The Alabama civil rights movement: Selma to Montgomery march, halted at the Edmund Pettus bridge (Tuesday, March 9, 1965). Jack Rabin collection on Alabama civil rights and southern activists, 1941-2004. Penn State Special Collections. Creative Commons license: Attribution-NonCommercial-ShareAlike 2.0 Generic (CC BY-NC-SA 2.0)
Twenty-fifteen is the fiftieth anniversary of the Selma to Montgomery march. A person can get a good idea of the issues and the drama of the events down there back then by viewing the movie Selma, in local theaters this week. I’ve studied a lot of civil rights history.
A few weeks ago, I was one of a half dozen guests invited to speak to a class of teenagers working through a Unitarian Universalist curriculum called “Our Whole Lives.” The cute acronym for this program is OWL and it’s a multi-staged, holistic sexuality course that invites young people to think about their development and relationships in rich and nuanced ways. Don’t worry; nothing I’m about to say is more than G-rated. Our discussion was about the ways people creatively map out their lives in a culture that often seems to offer few alternative pathways.
Who doesn’t remember the cruelty of little children? In my grade school there was a boy with a single discolored front tooth. At our bathroom break, if he got to the water fountain first, none of the other children would drink there. Nobody spoke to him about it, but Sister Paulette must have noticed many of her fourth graders heading back to the study of Saudi Arabia unquenched.
Now that Christmas is over, I’m thinking of some seasonal truths I want to take with me into the new year. There are (of course) some standard old saws about over-indulgence, and children liking the boxes presents came in as much as the gifts, and how to keep Christmas all year long in your heart.
As my wife and I were strolling through the neighborhood this week, we noticed a group of people walking toward us along the street. Most were teenagers, and they all seemed to be carrying sheets of paper. I said, “They must be Christmas carolers.” My wife said, “People don’t do that anymore, do they?” But as they were passing us, one of the adults said, “We’re going caroling. Would you like to join us?” He was obviously the youth minister, and it was clear to us now that they had come from the church at the end of the block.
Thirty-five years ago, my Grandmother Graber - from Goshen, Indiana - sent me a birthday card. A simple yellow card with a picture of some flowers and a duck. Inside was folded a well-worn ten-dollar bill. For some reason, probably because we were living in England at the time, the card was put aside, together with its contents, and came to rest in a box of old family letters. And there it stayed. For decades. Only this fall did the card, and the money, finally make its way back to me.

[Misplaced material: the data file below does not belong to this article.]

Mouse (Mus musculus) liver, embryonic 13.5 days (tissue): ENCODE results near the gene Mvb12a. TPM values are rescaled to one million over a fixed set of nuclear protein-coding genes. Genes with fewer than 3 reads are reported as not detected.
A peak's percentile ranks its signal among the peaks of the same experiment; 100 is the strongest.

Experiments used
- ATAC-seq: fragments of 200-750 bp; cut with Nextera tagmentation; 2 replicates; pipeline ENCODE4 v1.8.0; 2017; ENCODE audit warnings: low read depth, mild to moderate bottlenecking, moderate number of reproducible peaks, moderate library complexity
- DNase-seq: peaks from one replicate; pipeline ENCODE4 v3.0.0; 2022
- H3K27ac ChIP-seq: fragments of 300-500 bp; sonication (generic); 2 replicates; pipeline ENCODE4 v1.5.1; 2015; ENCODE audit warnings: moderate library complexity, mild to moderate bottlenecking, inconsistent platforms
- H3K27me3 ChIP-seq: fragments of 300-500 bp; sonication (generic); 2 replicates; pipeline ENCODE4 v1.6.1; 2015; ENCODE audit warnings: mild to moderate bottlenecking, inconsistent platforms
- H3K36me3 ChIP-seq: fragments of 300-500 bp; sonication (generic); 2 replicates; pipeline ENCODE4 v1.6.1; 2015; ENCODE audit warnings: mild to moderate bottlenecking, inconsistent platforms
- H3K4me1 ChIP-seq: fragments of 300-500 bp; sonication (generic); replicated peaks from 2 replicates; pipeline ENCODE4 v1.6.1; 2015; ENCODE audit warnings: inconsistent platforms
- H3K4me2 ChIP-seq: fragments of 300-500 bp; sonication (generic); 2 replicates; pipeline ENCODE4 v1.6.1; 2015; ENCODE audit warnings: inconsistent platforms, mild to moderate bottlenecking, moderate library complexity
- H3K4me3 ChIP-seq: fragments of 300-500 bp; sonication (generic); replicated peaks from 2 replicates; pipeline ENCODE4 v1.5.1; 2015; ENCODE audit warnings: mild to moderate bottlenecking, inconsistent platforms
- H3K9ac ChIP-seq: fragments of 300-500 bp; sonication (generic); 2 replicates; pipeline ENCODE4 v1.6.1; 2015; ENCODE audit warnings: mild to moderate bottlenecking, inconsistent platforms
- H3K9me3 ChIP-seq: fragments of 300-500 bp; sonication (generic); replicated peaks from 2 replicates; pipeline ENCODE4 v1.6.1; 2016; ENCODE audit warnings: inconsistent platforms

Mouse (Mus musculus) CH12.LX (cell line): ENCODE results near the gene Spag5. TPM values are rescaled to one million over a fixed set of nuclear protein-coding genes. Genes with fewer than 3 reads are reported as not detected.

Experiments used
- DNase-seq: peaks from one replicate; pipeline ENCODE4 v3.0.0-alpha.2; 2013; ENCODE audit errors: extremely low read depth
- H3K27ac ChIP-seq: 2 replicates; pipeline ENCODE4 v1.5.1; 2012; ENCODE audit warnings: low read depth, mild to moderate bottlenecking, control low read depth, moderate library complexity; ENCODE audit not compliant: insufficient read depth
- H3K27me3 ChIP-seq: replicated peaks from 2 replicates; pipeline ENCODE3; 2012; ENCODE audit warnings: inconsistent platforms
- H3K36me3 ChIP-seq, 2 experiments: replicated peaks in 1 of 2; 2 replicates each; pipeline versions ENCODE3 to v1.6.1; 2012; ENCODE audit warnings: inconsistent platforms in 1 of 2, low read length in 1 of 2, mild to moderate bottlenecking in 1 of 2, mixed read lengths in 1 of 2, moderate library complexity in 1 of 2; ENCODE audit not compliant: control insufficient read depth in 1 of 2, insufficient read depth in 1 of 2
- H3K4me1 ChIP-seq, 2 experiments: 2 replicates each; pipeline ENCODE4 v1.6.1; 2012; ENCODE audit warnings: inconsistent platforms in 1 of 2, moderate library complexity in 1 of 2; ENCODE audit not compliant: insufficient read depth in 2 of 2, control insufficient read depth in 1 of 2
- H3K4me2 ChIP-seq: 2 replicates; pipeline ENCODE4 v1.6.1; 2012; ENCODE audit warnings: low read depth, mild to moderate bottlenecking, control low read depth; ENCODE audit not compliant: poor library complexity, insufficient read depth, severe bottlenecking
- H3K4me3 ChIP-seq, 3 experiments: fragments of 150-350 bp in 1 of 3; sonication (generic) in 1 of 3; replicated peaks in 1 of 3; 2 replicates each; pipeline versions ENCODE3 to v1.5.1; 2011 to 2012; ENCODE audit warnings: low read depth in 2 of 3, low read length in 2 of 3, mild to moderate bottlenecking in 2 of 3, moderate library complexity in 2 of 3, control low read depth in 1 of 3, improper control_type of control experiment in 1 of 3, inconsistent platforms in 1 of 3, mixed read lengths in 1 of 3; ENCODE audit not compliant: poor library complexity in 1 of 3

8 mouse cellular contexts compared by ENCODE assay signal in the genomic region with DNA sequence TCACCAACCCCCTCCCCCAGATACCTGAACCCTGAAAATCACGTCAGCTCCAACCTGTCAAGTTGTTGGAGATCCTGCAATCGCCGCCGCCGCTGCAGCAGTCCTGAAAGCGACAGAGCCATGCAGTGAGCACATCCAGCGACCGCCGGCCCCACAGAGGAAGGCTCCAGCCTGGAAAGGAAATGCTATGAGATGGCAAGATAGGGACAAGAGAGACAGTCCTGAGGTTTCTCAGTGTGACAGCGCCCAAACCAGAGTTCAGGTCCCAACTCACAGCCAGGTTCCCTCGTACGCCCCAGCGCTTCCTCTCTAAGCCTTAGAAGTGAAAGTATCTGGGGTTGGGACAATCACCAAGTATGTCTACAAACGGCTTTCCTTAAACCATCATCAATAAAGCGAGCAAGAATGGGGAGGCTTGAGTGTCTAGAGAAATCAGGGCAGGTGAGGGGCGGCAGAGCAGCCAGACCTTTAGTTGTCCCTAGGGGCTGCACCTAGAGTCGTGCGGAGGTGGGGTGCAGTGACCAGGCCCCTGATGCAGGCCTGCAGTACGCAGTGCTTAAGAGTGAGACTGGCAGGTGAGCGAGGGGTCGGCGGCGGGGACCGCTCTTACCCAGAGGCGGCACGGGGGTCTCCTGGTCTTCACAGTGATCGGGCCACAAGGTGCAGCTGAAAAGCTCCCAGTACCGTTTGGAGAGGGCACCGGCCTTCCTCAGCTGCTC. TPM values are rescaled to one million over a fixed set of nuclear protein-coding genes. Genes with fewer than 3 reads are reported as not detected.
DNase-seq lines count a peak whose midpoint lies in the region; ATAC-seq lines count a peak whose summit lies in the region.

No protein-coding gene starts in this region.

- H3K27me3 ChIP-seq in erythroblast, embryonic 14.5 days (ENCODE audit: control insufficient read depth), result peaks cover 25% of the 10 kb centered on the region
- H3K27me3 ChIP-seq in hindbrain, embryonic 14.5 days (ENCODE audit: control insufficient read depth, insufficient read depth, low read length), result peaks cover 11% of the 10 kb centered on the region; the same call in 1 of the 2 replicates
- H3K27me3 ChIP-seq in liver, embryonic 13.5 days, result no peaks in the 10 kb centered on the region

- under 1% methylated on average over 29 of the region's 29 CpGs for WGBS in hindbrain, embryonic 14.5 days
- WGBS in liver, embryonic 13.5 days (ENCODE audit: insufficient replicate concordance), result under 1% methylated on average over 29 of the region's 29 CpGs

“What am I going to wear?” could well have been Mother Eve’s thought as she prepared for her hasty foray from the flora and fauna into the larger landscape. Since the invention of those of the female persuasion, this has been the question. So, there Eve was, presumably with no good ready-to-wear boutiques, with the probably unhandy-as-dressmaker Adam, and with that damned talking snake having slithered off and now nowhere to be found. Nothing for good old Eve to do but construct the world’s first home-sewing project!
My pay per minute cell phone rings at 2 am. It is Cindi calling, her voice is soft and tired. I’m her doula and she is calling for some moral support. She’s been uncomfortable for a day or so with contractions every 10 to 15 minutes. Unable to sleep she is desperate for the contractions to either stop or really start in earnest. My Spanish is fairly choppy at this hour of the morn, but I am able to reassure her that this long start is fairly normal.
Starting in 1967 and for many years, a bunch of us who were single and courting and subsequently married folk, gathered for Thanksgiving. We divided the food preparation almost by status, with the host gaining the honor of cooking the turkey, and others the subsidiary fare. I started out making a baked onion casserole. Sound strange? It’s delicious. You take Vidalia onions—very sweet—peel and slice them in half, and put them in a glass baking dish with some “cream-a”: cream of mushroom, chicken, onion, celery, or broccoli soup, thickened with flour and some milk.
It was two in the afternoon and I had been awake since four this morning. I had planned on going to the mall, hoping to find a new pair of baby-pink high tops, to celebrate the coming of spring and my second child. Alas, this was not where I ended up.